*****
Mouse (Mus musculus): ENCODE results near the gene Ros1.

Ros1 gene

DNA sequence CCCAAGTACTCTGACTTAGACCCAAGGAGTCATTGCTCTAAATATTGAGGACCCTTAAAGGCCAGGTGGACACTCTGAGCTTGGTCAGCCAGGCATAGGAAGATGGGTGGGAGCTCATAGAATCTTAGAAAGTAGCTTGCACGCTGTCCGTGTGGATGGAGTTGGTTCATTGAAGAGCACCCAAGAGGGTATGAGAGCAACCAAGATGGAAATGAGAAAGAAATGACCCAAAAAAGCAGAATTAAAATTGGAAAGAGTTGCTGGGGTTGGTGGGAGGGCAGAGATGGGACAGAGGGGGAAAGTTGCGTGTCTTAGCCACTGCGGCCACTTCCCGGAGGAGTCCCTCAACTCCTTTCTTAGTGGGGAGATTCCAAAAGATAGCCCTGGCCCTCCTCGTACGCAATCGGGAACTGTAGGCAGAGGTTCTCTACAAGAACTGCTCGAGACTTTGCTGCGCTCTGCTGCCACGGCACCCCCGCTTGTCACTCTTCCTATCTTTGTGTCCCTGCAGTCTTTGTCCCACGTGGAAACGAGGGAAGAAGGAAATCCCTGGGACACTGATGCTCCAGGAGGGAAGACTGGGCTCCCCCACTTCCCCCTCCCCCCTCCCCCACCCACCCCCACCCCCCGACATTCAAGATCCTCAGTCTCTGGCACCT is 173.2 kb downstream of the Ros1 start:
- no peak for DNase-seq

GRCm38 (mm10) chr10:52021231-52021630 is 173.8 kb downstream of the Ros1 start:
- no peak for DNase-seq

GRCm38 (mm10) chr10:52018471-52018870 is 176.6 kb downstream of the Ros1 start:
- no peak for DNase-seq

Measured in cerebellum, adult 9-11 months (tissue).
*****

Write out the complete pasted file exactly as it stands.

Mouse (Mus musculus): ENCODE results near the gene Ros1.

Ros1 gene

DNA sequence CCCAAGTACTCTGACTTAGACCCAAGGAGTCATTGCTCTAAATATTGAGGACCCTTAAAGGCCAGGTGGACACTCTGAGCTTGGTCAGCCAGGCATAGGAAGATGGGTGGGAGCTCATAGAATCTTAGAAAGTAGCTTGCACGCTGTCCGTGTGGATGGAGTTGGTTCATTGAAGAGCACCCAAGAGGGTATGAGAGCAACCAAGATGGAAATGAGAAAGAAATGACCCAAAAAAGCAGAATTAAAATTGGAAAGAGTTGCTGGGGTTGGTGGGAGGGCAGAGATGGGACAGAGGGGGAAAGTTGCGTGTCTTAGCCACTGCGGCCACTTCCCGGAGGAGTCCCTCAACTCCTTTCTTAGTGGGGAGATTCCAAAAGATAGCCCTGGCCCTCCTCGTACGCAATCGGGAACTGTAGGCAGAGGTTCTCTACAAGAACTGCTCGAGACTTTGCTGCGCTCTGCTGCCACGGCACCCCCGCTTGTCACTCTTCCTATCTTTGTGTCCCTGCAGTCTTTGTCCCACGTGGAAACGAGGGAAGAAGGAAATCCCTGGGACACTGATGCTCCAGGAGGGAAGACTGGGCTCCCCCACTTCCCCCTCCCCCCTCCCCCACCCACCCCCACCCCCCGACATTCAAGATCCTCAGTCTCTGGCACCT is 173.2 kb downstream of the Ros1 start:
- no peak for DNase-seq

GRCm38 (mm10) chr10:52021231-52021630 is 173.8 kb downstream of the Ros1 start:
- no peak for DNase-seq

GRCm38 (mm10) chr10:52018471-52018870 is 176.6 kb downstream of the Ros1 start:
- no peak for DNase-seq

Measured in cerebellum, adult 9-11 months (tissue).